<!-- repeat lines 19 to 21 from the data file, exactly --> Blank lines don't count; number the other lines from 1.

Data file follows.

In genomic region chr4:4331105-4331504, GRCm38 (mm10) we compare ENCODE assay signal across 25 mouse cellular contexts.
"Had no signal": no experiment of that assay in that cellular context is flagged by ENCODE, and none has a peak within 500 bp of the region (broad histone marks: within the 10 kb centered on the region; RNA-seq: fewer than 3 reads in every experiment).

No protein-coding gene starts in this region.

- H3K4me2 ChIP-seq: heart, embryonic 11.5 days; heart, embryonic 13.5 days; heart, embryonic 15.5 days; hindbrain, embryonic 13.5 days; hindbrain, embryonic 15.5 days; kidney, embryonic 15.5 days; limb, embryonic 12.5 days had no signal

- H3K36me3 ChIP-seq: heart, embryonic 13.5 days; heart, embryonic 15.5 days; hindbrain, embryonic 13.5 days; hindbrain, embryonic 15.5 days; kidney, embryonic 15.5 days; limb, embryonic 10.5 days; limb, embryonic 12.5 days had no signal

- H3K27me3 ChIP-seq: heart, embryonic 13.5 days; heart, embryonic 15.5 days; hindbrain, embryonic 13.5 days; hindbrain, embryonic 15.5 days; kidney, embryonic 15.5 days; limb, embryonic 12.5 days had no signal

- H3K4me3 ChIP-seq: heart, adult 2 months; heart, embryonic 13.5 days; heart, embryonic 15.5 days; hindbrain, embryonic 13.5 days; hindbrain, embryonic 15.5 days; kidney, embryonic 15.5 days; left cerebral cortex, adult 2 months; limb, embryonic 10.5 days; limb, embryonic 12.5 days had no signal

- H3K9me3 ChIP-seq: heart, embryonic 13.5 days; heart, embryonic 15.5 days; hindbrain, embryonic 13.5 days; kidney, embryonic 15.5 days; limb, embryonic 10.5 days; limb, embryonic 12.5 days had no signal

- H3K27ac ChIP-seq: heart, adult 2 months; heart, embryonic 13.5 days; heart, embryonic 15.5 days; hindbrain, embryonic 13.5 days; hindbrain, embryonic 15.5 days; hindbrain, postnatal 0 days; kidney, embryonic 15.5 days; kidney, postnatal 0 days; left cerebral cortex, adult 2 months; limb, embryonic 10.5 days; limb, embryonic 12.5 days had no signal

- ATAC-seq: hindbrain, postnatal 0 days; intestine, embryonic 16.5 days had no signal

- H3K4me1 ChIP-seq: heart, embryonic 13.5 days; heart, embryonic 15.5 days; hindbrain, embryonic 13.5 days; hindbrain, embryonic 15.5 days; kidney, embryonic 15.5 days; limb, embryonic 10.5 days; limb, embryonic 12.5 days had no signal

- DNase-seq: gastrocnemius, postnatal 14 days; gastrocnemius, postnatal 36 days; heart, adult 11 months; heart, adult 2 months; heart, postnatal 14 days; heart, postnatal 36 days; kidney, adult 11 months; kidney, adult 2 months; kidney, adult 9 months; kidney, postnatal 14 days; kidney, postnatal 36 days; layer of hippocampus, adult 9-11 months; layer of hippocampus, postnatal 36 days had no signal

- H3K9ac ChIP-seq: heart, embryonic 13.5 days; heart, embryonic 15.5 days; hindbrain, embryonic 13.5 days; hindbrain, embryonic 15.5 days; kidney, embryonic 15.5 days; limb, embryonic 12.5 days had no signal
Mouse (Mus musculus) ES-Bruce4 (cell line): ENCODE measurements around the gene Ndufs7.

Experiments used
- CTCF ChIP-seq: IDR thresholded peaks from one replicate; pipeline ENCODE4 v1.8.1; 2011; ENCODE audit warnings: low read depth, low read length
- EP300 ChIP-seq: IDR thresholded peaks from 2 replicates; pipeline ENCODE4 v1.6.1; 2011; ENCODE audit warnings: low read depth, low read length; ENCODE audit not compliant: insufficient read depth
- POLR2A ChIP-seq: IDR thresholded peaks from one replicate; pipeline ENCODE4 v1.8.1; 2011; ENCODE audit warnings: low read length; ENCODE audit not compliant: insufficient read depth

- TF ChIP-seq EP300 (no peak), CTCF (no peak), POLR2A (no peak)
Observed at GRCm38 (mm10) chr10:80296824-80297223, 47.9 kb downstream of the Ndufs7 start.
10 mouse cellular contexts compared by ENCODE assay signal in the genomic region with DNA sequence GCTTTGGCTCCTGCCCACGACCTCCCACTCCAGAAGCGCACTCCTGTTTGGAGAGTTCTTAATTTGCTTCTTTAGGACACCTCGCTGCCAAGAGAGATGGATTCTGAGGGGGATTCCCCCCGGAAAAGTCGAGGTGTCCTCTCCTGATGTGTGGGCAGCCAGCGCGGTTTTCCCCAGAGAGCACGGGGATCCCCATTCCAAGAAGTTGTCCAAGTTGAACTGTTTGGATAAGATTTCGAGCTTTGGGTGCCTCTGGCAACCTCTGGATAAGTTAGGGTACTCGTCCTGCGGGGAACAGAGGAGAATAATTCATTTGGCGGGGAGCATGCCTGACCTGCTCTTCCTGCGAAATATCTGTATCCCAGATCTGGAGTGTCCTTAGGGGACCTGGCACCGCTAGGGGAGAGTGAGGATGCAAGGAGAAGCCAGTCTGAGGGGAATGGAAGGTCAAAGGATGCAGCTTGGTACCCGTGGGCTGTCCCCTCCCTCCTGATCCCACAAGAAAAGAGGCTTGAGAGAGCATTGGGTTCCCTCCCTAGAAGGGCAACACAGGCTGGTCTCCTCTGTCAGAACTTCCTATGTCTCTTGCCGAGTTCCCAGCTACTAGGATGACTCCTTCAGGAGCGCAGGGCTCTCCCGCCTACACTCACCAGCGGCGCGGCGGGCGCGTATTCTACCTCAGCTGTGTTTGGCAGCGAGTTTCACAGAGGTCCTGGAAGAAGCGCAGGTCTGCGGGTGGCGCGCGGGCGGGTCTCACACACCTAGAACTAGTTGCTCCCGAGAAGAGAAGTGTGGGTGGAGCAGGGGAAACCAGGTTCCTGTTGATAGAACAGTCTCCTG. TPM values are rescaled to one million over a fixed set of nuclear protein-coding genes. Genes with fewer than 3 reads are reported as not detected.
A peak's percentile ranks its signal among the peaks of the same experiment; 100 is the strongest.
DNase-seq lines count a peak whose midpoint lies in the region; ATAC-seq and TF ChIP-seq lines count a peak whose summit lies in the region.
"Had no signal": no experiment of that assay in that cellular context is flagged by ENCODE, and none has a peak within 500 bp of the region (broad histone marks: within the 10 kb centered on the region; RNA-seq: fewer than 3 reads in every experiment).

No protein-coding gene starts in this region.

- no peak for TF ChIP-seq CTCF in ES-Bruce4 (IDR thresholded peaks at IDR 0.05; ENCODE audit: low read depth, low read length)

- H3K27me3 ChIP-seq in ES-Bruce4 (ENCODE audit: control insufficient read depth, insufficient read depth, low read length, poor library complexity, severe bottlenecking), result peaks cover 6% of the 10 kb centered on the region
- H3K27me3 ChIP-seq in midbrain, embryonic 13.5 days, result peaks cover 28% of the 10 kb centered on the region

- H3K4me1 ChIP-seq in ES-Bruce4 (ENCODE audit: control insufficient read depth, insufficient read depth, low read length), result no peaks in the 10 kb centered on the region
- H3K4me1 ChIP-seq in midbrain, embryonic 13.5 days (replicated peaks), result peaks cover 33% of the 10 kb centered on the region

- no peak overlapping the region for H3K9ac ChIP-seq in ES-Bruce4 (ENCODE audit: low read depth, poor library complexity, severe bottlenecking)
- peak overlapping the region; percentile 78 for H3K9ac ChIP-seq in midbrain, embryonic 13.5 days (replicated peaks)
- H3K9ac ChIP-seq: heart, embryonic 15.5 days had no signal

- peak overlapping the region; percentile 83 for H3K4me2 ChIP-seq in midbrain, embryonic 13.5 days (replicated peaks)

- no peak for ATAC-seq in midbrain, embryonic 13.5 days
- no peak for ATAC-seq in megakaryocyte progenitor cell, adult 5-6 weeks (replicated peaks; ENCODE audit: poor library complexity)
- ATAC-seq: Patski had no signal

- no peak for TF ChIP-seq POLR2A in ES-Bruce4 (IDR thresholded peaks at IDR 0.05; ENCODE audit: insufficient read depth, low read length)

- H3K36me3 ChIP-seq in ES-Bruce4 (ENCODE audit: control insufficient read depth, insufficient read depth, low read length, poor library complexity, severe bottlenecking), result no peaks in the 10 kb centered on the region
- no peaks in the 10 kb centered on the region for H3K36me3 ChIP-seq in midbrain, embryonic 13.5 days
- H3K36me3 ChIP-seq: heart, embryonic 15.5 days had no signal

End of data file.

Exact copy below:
- TF ChIP-seq EP300 (no peak), CTCF (no peak), POLR2A (no peak)
Observed at GRCm38 (mm10) chr10:80296824-80297223, 47.9 kb downstream of the Ndufs7 start.
10 mouse cellular contexts compared by ENCODE assay signal in the genomic region with DNA sequence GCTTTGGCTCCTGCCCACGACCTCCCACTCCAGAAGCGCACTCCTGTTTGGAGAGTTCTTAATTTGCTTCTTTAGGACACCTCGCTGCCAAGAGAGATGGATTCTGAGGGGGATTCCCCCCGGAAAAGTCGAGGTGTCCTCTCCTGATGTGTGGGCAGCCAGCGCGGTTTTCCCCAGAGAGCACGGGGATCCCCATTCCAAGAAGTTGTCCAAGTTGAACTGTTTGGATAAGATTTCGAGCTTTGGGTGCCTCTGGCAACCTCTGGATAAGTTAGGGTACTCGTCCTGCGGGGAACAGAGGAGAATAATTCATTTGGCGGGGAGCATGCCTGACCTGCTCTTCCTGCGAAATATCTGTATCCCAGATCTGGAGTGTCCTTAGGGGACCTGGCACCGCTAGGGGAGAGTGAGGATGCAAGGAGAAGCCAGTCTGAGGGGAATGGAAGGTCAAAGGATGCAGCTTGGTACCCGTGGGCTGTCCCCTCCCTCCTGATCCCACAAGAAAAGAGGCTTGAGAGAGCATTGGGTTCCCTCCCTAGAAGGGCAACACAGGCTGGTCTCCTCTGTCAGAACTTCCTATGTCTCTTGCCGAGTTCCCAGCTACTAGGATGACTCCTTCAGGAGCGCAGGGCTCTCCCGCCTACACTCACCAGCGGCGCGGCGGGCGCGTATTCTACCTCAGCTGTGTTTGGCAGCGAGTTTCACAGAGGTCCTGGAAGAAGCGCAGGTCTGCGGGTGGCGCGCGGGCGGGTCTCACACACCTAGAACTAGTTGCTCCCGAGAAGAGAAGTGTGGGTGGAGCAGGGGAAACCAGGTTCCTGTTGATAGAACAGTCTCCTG. TPM values are rescaled to one million over a fixed set of nuclear protein-coding genes. Genes with fewer than 3 reads are reported as not detected.